VIDEO UPDATE: From politics to pop, a Q&A with Alyssa Hegwood


Video by ALex Wilking

Before Alyssa Hegwood got into music under her stage name, Paige Alyssa, she wanted to go into politics. She wanted to be a lawyer and work her way up to the presidency. Although the dream has changed, Hegwood said her ease in front of a crowd has remained.

Hegwood released the first single “Amen” from her EP The Wait is Over on Nov. 10, which is available for free on SoundCloud. She is also a college student at Webster University, currently in her senior year working toward a BA in music with a focus on jazz vocal performance.

She sat down with The Journal to discuss her life now, her dreams for the future and her album, that came out on Dec. 9.

Question: What inspired you to go into music?

Answer: I’ve been around music my entire life. My mom has been playing piano and organ for over 40 years and she’s a minister of music in church. And that’s kind of where I got my first glimpse of music. I’ve been singing my whole life because of church; I’ve been playing drums since 3rd grade, that started at church too. So I’ve always been around those types of things. And I don’t know, I’ve always sort of loved it and had a love for the stage and performing.

Q: Who do you draw inspiration from?

A: In jazz, Ella Fitzgerald and Duke Ellington. A lot of their music inspires me, especially when it comes to soloing. As far as popular music goes, I draw a lot of inspiration from people like Beyoncé, Justin Timberlake, Janelle Monáe, Prince. I listen to a ton of different people so they kind of just all make their way into my style.

Q: What’s the hardest thing about making music?

A: Time to really dedicate to my music. Because I’m a student here, I’m working at Apple, I play the drum set at my church still, trying to focus and throw myself fully into a project when I need to throw myself fully into school work and other things. It’s been hard finding that balance and deciding if there’s something I need to sacrifice to make something else be great. That’s been the hardest thing. I know it’s gonna pay off some day.

But I am human, so there are moments when I am laying in bed, I have to get up in five minutes and it’s eight in the morning and I’m just like “why am I doing this?” Or I get off work and I’m going from work to the studio and I’m just so tired; I just wanna go home and eat. I wanna talk to my mom. I wanna see my sister. I wanna hang out with my friends. I have those moments because I’m human and I’m 21.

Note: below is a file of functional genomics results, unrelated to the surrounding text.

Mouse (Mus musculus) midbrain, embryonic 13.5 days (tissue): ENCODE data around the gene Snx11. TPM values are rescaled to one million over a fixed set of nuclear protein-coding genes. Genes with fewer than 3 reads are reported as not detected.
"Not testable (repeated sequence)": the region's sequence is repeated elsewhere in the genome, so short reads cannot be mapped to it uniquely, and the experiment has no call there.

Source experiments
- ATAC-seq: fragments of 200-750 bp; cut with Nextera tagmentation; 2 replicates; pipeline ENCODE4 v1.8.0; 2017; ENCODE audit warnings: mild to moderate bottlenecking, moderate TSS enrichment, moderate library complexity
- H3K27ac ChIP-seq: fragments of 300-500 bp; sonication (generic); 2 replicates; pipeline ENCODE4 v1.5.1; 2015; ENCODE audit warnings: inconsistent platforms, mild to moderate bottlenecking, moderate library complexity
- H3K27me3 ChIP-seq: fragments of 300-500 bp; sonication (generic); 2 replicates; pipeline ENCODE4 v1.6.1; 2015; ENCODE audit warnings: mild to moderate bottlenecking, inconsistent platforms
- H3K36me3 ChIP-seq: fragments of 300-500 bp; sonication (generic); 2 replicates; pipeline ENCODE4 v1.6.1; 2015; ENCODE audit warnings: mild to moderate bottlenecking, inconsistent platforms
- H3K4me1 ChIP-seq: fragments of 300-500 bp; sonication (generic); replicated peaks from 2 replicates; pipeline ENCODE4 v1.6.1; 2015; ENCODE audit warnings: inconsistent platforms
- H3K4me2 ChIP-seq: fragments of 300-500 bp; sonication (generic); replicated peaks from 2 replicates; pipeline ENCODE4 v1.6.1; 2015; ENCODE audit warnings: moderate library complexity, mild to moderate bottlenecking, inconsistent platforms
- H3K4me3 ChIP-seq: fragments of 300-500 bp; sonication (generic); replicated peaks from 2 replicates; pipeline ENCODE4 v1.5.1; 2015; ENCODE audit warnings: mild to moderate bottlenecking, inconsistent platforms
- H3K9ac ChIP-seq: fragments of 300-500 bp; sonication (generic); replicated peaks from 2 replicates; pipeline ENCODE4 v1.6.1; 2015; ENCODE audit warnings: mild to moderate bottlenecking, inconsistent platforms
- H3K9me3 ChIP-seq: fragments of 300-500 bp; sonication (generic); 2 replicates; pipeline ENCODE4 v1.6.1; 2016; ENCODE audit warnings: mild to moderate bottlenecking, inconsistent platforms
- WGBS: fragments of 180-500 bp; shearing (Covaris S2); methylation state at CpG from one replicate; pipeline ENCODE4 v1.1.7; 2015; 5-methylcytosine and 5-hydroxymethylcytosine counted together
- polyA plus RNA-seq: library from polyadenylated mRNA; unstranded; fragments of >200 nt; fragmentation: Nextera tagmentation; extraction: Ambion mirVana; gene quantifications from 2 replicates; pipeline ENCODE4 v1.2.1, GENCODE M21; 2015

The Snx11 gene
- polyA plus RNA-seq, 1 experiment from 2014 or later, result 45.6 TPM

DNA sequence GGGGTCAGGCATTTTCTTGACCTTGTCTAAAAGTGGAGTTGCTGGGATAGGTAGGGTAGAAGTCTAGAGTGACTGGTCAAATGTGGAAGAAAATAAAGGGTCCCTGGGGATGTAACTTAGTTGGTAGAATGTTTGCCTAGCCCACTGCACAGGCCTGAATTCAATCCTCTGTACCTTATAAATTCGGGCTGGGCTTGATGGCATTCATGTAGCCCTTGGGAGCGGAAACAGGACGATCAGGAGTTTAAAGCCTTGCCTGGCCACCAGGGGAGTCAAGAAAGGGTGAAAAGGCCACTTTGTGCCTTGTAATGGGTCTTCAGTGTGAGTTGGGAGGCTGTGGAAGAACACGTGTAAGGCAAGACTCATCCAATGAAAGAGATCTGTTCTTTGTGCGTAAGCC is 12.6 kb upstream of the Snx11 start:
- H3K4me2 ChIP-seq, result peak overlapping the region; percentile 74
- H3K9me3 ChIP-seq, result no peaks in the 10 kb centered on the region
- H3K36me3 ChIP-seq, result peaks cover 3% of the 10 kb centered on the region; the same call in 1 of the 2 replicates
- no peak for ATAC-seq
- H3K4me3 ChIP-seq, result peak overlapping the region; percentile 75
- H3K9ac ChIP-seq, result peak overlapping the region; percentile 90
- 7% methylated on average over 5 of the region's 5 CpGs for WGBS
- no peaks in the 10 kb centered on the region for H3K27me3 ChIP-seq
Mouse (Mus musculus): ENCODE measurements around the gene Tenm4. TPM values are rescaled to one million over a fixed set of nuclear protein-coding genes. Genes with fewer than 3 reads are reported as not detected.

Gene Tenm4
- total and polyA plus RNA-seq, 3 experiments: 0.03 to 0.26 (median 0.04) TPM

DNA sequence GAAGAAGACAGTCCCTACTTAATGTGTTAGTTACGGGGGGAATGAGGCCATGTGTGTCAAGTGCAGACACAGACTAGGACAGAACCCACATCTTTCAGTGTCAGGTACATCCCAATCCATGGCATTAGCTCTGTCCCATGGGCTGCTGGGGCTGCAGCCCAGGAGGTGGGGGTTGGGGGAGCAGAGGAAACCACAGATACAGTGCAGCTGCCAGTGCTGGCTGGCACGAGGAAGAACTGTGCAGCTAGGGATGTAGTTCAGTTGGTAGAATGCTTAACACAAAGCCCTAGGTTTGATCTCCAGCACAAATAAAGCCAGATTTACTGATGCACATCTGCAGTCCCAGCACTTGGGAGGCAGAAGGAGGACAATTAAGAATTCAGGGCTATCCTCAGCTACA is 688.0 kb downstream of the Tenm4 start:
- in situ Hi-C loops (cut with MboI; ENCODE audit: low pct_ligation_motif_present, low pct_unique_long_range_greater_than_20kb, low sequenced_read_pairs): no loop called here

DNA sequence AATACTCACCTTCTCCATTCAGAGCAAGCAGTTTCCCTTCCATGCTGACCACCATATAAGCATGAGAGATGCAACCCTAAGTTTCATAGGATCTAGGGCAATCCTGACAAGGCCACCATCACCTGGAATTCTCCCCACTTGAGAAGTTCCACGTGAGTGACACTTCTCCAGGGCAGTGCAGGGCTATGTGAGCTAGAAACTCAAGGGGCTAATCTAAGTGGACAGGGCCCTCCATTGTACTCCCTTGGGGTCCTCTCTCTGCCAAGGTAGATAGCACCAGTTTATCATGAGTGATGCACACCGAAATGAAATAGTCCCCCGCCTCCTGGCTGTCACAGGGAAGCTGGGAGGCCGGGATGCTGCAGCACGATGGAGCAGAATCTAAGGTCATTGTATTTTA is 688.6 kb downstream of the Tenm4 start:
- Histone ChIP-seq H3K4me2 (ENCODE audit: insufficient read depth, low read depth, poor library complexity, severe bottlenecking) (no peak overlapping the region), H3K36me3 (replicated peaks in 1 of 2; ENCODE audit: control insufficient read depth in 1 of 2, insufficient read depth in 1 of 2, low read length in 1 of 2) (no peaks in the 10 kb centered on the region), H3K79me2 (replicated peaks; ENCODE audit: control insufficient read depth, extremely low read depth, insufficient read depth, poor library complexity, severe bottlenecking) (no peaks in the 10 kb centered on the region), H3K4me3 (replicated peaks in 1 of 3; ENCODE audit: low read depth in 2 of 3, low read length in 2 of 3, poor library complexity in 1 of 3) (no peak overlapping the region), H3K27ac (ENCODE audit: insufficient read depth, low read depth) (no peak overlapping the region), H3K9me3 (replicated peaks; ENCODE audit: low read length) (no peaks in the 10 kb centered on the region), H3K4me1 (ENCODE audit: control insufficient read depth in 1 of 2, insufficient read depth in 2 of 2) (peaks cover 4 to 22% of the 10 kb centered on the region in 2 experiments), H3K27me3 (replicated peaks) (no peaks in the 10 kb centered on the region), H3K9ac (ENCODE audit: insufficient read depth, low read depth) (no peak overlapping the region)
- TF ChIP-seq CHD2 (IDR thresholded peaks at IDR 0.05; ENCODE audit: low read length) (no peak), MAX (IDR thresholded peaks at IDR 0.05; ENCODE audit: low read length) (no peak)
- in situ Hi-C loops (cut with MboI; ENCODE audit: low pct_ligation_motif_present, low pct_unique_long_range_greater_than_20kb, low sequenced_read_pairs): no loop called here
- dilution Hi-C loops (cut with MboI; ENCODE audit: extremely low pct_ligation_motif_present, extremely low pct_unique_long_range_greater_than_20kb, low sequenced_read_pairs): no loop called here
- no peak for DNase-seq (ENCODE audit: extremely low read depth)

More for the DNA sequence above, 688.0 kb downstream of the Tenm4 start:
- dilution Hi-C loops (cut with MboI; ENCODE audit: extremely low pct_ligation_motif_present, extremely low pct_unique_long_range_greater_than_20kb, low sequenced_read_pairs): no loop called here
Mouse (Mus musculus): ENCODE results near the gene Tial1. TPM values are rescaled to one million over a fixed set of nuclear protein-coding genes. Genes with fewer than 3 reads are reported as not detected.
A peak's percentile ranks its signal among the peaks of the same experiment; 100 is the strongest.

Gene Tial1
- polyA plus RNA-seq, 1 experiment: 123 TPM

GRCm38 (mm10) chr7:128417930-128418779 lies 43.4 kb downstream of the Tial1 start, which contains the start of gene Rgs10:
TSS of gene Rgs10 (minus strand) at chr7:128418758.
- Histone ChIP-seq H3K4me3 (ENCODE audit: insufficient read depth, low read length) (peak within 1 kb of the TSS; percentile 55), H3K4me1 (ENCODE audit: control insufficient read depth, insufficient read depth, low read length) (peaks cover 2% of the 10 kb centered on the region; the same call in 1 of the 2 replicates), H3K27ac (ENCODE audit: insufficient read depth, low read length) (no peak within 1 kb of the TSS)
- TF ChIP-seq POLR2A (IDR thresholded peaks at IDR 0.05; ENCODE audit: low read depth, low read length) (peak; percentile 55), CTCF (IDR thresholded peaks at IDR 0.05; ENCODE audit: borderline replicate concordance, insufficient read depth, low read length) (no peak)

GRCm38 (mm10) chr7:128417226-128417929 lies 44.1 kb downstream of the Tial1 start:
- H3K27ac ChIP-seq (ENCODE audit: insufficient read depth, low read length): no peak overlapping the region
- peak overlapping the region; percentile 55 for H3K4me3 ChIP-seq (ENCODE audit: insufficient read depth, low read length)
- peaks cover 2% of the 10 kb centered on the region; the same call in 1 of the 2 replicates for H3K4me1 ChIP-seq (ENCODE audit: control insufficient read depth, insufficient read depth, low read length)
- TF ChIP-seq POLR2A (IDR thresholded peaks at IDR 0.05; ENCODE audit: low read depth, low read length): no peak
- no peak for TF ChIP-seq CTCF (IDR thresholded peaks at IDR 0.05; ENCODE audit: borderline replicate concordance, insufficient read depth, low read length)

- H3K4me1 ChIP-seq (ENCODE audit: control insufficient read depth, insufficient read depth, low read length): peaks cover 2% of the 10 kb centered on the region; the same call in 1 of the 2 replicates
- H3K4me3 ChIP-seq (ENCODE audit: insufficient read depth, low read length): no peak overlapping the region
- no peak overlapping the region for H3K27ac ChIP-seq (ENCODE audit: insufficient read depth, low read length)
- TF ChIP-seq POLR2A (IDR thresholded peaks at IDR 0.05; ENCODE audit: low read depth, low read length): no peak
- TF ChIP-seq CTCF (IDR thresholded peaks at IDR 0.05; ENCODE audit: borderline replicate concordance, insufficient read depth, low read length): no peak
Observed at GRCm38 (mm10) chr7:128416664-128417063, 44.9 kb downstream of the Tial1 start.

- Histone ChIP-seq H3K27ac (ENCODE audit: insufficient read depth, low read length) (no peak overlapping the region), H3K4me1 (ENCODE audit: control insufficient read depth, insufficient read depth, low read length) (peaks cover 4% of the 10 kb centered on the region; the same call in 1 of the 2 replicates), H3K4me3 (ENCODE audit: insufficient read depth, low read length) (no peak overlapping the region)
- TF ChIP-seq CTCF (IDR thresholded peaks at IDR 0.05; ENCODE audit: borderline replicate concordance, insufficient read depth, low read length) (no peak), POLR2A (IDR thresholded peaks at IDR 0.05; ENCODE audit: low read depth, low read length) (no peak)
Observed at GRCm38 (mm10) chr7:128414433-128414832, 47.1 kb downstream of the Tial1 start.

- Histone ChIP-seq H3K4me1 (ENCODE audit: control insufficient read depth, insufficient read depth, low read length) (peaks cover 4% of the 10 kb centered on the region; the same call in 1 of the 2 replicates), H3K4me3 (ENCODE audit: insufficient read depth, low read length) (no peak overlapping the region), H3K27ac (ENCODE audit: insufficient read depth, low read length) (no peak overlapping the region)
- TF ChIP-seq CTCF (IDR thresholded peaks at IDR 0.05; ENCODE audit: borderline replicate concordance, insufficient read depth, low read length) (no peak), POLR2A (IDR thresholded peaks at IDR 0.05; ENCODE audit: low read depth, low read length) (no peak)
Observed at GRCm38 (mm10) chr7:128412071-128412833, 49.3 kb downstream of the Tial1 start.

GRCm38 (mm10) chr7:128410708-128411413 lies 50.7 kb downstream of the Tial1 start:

Q: Do your friends understand your dedication?

A: My friends absolutely understand. All of us are in really tough majors that take up a lot of time when you’re a senior. Half of us have internships, and if we don’t have internships we have a really strenuous full-time or part-time job. We’re all busy, so if I tell someone I can’t come because I’m tired or I’m in the studio, there’s never any malice because we get it. All of us have some type of artistic job and with arts majors you have to take time to devote yourself and throw yourself into it. So everybody gets it.

Q: What do you do to relax?

A: I like to bake. Hang out with my friends. Getting together with my core best friends and having some queso. Eating, watching Beyoncé videos, talking about music, talking about current events and just hanging out. That’s a good day to me. Me and my friends still play the Gamecube; that’s been the constant system throughout out our entire life.

Q: So you like to play video games?

A: I used to play a lot of video games. I used to play Madden and Halo and Call of Duty. I used to be a huge video game head. When I was in kindergarten my mom bought me Sonic 3 and I started playing it before I went to school that morning. I’ve been a huge video game fan for the longest.

Q: Where do you see yourself in five years?

A: If I’m working as hard as I’m working now and continue on that I’d like to be signed to a major record label within five years. I’d love to be signed to Columbia Records because Columbia is one of the oldest record labels we have out there and they’re known for having really great artists. But, it’s not necessarily about the label, it’s about the contract that they’re going to give you and how much creative freedom they’re going to give their artists. So, when that time comes I’m going to definitely take my time to look at every option I have and look at contracts and pick the one that’s going to be most suited for me as a musician and artist. Creative freedom is definitely a must-have when I get signed.

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